Now, I feel relieved that having read MGR’s complete autobiography, by deductive inference, I can safely assume that 1917 as his birth year cannot be in error.
It is interesting to note that in his autobiography, MGR addressed his own elder brother Chakrapani (1911-1986), as ‘Yetan’, and not as ‘Annan’. Wherever he mentions his brother, he used another honorific Tamil word for elder brother, ‘thamayanar’. As Chakrapani was born to Gopala Menon and Satyabhama in 1911, at Vadavanur, Kerala state, it can be assumed that MGR’s parents immigrated to Ceylon, only after Chakrapani’s birth – probably tempted by suitable job opportunities available then for Gopala Menon. We don’t have information on which year MGR’s parents moved to Ceylon. In the last chapter (No. 134) of his published autobiography, MGR does mention that he was born in Ceylon, and was brought up in Tamilnadu. It is unfortunate that his autobiography was abruptly abandoned (akin to quite a number of his movie projects), immediately after his expulsion from the DMK party in October 1972.
How can one answer Robert Hardgrave’s comment in his 1979 paper that “His [MGR’s] official birth date is January 17, 1917 – although it is widely believed that he is really five years older.” Until he reached 50 in 1967, MGR was a virile, action hero. He protected his trim physique by performing rigorous exercises. Only after he received gunshot wounds from his senior actor M.R. Radha in 1967, MGR appears to have aged noticeably. Yet, he was still in demand by the producers and film distributors to play hero role. Maybe, like any other movie industry in other countries, the ‘industrial air’ is bound to circulate rumors spread by rivals who were focused in tripping the glamor of a popular hero. MGR was no exception. He did have powerful rivals in cinema, politics and print media who spread incorrect facts for profit.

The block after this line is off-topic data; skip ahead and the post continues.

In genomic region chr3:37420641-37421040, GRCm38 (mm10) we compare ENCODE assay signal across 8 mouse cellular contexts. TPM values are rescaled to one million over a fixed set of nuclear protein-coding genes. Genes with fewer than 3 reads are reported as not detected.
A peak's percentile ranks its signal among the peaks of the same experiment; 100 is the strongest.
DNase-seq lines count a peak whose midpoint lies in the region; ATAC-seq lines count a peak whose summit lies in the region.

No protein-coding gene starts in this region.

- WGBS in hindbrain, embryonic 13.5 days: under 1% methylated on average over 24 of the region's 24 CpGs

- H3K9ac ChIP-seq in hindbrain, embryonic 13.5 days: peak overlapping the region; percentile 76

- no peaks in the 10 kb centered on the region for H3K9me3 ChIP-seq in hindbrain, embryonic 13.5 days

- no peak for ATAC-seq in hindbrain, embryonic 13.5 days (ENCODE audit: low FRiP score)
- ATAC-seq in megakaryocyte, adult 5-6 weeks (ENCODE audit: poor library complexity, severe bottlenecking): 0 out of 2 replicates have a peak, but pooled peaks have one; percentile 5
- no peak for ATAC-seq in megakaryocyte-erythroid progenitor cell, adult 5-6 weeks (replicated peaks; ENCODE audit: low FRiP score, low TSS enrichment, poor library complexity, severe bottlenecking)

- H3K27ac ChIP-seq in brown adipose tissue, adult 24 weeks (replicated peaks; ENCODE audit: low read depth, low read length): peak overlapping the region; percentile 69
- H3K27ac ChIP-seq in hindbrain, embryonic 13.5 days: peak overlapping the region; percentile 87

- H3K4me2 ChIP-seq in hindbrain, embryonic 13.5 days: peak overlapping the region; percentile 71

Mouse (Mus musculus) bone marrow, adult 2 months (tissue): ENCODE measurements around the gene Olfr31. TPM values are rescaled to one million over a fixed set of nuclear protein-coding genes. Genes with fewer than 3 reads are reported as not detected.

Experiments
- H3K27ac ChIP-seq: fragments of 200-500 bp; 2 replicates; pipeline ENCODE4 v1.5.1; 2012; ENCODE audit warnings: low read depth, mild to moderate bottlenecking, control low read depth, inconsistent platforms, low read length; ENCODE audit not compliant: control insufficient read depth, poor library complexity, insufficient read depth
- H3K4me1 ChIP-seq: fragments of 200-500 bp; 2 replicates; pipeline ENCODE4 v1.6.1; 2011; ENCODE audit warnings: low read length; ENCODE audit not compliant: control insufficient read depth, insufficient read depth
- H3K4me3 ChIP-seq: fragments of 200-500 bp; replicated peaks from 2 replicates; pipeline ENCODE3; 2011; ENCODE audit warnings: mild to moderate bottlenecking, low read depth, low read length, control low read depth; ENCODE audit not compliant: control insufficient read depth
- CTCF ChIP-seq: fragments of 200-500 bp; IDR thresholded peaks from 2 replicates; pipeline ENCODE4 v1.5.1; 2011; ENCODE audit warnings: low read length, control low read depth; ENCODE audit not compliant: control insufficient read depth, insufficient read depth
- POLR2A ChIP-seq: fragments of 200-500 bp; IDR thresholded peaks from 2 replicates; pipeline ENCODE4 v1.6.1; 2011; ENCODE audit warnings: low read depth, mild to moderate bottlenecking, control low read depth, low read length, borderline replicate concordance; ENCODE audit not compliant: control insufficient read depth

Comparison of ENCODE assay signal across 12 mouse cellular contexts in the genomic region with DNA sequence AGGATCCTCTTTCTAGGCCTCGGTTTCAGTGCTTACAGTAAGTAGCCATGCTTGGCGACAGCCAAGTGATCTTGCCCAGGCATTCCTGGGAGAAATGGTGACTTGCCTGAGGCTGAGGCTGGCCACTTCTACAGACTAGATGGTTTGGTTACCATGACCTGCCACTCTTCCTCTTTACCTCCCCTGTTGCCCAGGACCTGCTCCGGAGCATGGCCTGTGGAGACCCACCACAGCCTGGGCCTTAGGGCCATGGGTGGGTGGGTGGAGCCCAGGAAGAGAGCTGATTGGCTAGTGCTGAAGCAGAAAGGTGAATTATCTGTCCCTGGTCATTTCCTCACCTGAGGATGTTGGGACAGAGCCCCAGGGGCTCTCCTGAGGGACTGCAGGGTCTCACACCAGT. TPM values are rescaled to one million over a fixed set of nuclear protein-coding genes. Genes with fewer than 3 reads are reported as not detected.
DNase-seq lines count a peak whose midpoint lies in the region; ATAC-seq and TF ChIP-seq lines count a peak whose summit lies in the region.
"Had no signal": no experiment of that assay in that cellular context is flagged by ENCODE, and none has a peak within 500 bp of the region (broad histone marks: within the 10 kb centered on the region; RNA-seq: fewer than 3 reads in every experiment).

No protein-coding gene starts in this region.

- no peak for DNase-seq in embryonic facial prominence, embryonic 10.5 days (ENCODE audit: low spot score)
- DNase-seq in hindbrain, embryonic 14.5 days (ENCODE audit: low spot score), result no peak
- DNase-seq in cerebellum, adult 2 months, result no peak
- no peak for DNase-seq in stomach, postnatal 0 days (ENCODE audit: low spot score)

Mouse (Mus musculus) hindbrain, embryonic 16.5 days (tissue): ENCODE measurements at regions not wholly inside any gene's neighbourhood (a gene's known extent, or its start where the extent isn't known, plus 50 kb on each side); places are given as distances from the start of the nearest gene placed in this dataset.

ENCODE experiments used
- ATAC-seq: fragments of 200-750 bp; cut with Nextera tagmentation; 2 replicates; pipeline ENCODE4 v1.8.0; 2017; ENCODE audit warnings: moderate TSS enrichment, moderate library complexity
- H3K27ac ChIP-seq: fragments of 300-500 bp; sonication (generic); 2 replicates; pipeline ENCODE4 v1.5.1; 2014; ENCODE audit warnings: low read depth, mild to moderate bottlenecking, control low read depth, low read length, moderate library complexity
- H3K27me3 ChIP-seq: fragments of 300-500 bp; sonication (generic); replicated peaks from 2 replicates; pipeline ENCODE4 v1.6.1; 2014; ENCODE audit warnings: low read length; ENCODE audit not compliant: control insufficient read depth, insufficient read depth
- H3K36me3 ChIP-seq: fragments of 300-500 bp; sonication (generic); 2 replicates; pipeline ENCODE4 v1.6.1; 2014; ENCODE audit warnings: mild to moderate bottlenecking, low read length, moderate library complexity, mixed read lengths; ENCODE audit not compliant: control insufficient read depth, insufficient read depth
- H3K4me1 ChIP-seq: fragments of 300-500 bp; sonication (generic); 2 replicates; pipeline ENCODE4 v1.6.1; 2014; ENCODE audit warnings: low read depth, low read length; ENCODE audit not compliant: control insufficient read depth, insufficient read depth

Think of a situation that if MGR was indeed five years older, then he should have been born around 1912, as indicated in the Encyclopedia of Indian Cinema. This would make MGR older than P.U. Chinnappa, whose birth year is certified as 1916. If MGR addressed Chinnappa as ‘Anne’, then Chinnappa should have been born before 1912! This in turn would make the fact provided in the Indian stamp released in honor of Chinnappa as erroneous.
There is another supporting statement from MGR in his autobiography. He does mention, “When I entered cinema, I was around sixteen or seventeen. Even then I had a well- proportioned body build.” (chapter 10, p. 136). Suppose MGR was born in 1912, then accordingly, he would have entered cinema either in 1928 or 1929. This couldn’t be true. This is because, the first Tamil-Telugu bilingual talkie movie Kalidas was released only in October 31, 1931. And MGR would have spent over six years in cinema, before the release of his debut movie in 1936.
Randor Guy: Fame eluded this sibling of an icon. The Hindu (Chennai), Feb.16, 2012. [a brief profile on M.G. Chakrapani’s career]
Robert L. Hardgrave Jr.: When Stars displace the Gods: The Folk Culture of Cinema in Tamil Nadu. In: Essays in the Political Sociology of South India, New Delhi, Usha Publishers, 1979, pp. 92-124. [originally appeared as, Occasional Papers No.3, Center for Asian Studies, University of Texas at Austin, 1975].
MGR: Naan Yen Piranthaen [Why I was Born?], Rajarajan Pathipakam, Chennai, 2003. Part 1 (696 pages), Part 2 (697-1396 pages). [in Tamil]
Ashish Rajadhyaksha and Paul Willemen: Encyclopedia of Indian Cinema, new revised edition, Oxford University Press, Oxford, 1999, pp. 187-189.
K. Ravindar: Pon Mana Chemmal MGR [Golden Hearted MGR], Vijaya Publications, Chennai, 2009, pp. 104-105. [in Tamil].